Comments on the AANP Position Paper on Electrodiagnosis

Stephen Barrett, M.D.
August 16, 2019

The American Association of Naturopathic Physicians position statement (shown below) on electrodiagnosis describes the procedure as “experimental” and an appropriate subject for scientific research. This position is nonsense. Electrodiagnosis—also called electrodermal screening and electroacupuncture of Voll (EAV)—is based on the notion that health problems throughout the body can be diagnosed by detecting “imbalances” in the flow of “electromagnetic energy” through “acupuncture meridians.” The treatment selected depends on the scope of the practitioner’s practice and may include acupuncture, dietary change, and/or vitamin supplements, as well as homeopathic products.

The devices are fancy galvanometers that measure electrical resistance of the patient’s skin when touched by a probe. Each device contains a low-voltage source. In most cases, a wire from the device goes to a brass cylinder covered by moist gauze, which the patient holds in one hand. A second wire is connected to a probe, which the operator touches to “acupuncture points” on the patient’s foot or other hand. This completes a circuit, and the device registers the flow of current. The information is then relayed to a gauge or computer screen that provides a numerical readout. The size of the number depends on how hard the probe is pressed against the patient’s skin. The devices may also be used to test or prepare remedies, which is commonly done by placing test substances in a glass vial on a metal test plate where they are allegedly exposed to the low-voltage electric current. This, too, is nonsensical because glass is an insulator that blocks any current from reaching the substance in the vial.

These devices cannot be legally marketed as diagnostic or treatment devices. To get around the law, some manufacturers label them as biofeedback devices or claim they are experimental, even though the way they are used has nothing to do with either biofeedback or experimentation. Regulatory agencies have warned a few manufactures to stop making unapproved claims and have seized a few devices, but they have not made a systematic effort to drive them from the marketplace. It should be obvious that electrodiagnostic test results have nothing to do with the patient’s state of health.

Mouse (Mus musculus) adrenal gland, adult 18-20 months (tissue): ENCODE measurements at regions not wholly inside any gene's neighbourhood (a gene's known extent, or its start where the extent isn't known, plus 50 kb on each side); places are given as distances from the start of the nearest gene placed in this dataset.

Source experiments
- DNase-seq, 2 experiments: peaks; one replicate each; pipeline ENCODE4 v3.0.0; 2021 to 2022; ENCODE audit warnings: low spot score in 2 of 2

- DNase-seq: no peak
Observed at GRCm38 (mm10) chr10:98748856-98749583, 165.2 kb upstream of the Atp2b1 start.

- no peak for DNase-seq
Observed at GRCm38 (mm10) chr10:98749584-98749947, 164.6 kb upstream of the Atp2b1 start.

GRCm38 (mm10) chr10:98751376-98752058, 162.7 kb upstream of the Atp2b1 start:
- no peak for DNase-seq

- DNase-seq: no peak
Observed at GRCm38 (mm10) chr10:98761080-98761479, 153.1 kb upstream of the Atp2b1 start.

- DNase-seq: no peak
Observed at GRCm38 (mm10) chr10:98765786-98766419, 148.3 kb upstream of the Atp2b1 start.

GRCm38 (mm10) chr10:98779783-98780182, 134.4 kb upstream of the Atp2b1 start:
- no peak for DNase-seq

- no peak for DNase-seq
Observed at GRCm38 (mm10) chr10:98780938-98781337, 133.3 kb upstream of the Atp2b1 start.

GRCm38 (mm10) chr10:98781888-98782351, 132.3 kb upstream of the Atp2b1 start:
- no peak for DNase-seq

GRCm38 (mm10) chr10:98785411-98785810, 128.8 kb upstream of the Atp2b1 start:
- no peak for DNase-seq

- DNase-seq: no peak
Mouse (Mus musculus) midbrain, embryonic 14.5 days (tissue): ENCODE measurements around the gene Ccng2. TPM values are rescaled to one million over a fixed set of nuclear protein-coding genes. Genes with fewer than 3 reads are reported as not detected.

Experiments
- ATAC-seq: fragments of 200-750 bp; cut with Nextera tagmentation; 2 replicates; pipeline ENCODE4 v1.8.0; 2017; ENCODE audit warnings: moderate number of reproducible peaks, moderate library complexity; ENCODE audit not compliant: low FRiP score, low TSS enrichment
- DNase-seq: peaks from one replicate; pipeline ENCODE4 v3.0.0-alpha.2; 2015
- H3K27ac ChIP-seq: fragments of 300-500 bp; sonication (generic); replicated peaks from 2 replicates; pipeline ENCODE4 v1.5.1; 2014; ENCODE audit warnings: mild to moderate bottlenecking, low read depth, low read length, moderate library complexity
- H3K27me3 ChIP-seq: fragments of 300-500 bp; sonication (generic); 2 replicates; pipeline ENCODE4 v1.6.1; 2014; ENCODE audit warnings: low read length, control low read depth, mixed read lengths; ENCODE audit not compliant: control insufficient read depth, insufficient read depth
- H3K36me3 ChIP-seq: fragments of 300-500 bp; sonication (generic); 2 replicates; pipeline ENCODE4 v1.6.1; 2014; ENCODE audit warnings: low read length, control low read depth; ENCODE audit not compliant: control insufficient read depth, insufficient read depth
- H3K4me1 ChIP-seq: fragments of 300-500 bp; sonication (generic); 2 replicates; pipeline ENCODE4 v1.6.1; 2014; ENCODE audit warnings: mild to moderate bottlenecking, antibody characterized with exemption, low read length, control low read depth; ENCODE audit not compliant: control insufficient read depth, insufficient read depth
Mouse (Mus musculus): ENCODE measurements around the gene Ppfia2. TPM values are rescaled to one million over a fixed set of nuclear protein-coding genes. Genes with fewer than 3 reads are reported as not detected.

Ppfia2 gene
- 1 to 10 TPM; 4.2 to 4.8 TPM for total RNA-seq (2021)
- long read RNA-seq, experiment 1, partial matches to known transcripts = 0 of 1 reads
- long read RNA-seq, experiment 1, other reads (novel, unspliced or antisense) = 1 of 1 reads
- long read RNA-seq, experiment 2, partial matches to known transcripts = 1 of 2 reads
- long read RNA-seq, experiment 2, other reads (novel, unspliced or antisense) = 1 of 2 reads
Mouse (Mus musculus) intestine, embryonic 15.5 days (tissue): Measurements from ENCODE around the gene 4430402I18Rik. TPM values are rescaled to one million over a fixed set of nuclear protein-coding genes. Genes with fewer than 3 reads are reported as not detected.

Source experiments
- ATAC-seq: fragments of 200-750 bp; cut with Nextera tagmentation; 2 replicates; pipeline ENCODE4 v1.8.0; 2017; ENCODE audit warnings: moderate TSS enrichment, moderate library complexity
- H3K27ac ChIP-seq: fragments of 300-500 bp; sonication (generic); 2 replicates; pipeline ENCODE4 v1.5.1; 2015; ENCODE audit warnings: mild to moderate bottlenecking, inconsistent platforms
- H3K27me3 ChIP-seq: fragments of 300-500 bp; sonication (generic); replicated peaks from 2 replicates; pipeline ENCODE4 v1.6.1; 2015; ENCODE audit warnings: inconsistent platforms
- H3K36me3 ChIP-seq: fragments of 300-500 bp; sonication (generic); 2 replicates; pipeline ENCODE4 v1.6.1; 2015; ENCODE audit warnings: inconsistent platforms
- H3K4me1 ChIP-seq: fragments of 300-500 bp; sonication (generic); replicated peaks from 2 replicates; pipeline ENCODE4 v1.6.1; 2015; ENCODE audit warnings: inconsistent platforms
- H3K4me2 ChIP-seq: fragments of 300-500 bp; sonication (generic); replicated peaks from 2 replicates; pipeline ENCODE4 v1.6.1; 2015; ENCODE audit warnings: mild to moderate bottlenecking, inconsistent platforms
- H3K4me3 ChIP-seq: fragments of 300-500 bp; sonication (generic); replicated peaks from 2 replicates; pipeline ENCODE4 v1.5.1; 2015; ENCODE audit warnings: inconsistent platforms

It should be obvious that electrodiagnostic test results have nothing to do with the patient’s state of health. I recommend avoding any practitioner who uses or promotes EAV testing..



  1. Naturopathic physicians are primary care practitioners who specialize in the use of natural therapeutic methods.
  2. Naturopathic physicians use conventional and traditional methods of diagnosis and treatment. Some of the traditional methods used have been vigorously criticized for being unscientific. The naturopathic colleges and the profession have done much work developing and collecting the empirical, scientific and verifiable data supporting our practices.
  3. Electrodiagnosis uses equipment classified as experimental by the US Food and Drug Administration.
  4. This equipment measures the amount of current, by voltage or amperage between a ground that the patient holds and a testing probe at a Electrodiagnosis point (usually an acupuncture point).
  5. There are three levels of electro-diagnosis:
    a. Meridian testing: Readings are interpreted in indicate strength of specific meridians, organ strength or physiologic function.
    b. Remedy testing: Variations in readings are interpreted when remedies are given to the patient either orally, to hold or put on a “testing plate” wired to the electrodiagnostic equipment. Interpretations may include sensitivities, nutritional enhancement, or improved function.
    c. Energy medicines: Electrodiagnostic equipment interprets information and manufactures an energy medicine which is given to the patient to take orally.


  1. It is appropriate that the naturopathic profession pursue scientific research regarding the reproducibility and reliability of each of the three uses of this methods.
  2. That a coordinated project by either the colleges or a Naturopathic specialty society develop appropriate research models that meet the criteria of ethical and humane research.
  3. That a policy be developed regarding proper patient and third party billing that addresses appropriate procedure and diagnosis codes.
  4. That an informed consent form be developed describing the experimental nature of electrodiagnosis for each of the three levels of electrodiagnosis.
  5. That AANP members provide the appropriate informed consent forms to be read and signed by their patients or guardians who receive electrodiagnosis until such time as electrodiagnosis is no longer experimental.

— Principle Author: Michael Cronin, ND
Adopted at the 1992 Annual Convention


This position statement remained on its Web site until 2007. Since then, I have not been able to locate it on the site. In 2011, the AANP revised its position statement on homeopathy by adding a paragraph about electrodiagnostic testing which stated: “Electro-diagnostic testing is an investigational tool. Electro-diagnostic testing should be used according to accepted protocol and it is recommended that it not be relied on as the sole determinant in homeopathic prescribing.”

For Additional Information

This article was revised on August 16, 2019.